Analytical and Advisory Services (AAA) remain an important part of IBRD’s engagement in Russia. In close cooperation with the Government, AAA products are helping to modernize public finance and administration and improve social service delivery and the investment climate. The Bank expanded its technical assistance to areas of early childhood development (ECD) and social development, such as technical assistance on indigenous people and social accountability. In FY13, the report, “Professional Education and Skills” was presented along with two Russian economic reports, the traditional flagship product, providing advice and recommendations to address structural constraints to sustainable growth. A report on social mobility and one on environmental performance are being prepared for release in FY14.
In October 2012, the World Bank and IFC presented “Doing Business 2013: Smarter Regulations for Small and Medium-Size Enterprises.” The report found that Russia has made obtaining a construction permit simpler by eliminating requirements for several preconstruction approvals. Russia also eased the administrative burden of paying taxes for companies by simplifying procedures for complying with the value added tax and by promoting the use of tax accounting software and electronic services. This was part of a broader e-government initiative. Starting a business became faster in Russia, thanks to improved coordination between the federal agencies involved in the business start-up process. The report also found that since 2005, Russia has implemented a total of 17 institutional or regulatory reforms that improve the business regulatory environment for domestic firms.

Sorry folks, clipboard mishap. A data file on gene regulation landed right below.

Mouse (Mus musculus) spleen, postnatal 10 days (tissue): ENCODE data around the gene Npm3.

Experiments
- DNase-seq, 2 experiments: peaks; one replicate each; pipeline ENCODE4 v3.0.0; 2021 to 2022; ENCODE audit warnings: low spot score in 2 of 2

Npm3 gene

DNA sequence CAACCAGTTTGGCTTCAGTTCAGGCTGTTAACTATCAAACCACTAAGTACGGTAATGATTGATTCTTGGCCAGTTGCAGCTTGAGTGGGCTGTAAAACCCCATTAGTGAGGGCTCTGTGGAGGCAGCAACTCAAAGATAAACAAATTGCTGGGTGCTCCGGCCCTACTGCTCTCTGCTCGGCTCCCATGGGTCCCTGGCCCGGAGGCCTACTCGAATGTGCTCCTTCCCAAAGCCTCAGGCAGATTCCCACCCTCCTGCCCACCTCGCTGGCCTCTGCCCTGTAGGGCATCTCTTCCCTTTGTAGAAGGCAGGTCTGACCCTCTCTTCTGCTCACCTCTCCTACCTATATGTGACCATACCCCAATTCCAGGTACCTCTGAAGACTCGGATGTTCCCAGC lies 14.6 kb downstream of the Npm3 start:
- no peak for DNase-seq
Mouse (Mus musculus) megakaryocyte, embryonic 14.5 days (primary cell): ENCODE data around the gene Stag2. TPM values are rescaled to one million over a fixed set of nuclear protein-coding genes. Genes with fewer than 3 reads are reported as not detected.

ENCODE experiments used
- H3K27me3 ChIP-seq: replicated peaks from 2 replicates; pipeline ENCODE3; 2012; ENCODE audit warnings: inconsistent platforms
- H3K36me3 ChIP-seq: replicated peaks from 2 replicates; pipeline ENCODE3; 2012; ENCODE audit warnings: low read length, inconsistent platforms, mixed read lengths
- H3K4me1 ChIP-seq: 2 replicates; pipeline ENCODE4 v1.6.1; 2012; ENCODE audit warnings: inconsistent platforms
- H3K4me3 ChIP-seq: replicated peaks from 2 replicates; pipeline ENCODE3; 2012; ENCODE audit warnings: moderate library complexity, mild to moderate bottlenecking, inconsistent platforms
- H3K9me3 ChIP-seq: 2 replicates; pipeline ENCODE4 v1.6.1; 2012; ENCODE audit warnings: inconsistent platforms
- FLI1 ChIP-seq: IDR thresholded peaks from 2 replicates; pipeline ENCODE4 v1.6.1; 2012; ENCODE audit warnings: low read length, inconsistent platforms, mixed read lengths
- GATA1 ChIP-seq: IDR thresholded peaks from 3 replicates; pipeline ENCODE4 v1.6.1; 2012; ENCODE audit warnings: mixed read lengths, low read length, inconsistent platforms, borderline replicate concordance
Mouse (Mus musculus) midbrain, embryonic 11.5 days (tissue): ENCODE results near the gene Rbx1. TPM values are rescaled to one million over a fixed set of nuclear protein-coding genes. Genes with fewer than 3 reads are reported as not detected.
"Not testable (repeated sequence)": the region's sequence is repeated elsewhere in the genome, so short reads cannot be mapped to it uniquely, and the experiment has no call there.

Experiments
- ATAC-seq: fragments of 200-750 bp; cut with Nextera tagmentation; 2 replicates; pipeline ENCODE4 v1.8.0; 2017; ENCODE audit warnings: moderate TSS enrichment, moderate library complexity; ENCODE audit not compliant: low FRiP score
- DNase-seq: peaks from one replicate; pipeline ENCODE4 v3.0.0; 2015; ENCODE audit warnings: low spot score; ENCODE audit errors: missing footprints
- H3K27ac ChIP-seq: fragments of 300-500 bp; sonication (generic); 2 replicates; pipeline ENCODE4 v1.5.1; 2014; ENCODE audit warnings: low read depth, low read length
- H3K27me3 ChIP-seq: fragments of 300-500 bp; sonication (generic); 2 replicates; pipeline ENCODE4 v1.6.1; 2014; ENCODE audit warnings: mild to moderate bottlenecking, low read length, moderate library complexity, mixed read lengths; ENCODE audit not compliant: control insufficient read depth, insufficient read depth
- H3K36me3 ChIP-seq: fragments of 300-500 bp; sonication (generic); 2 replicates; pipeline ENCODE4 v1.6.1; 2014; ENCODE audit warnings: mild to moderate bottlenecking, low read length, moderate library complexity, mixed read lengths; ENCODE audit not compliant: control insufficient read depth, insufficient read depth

Demand has grown rapidly for the RAS. Demand covers a wide range of activities that are well aligned with Russia’s development challenges, from human development to social assistance, PPPs, and capacity-building for ODA. Since 2007, the WBG has provided government-endorsed RAS to about 40 of Russia’s subnational governments, including 24 active projects.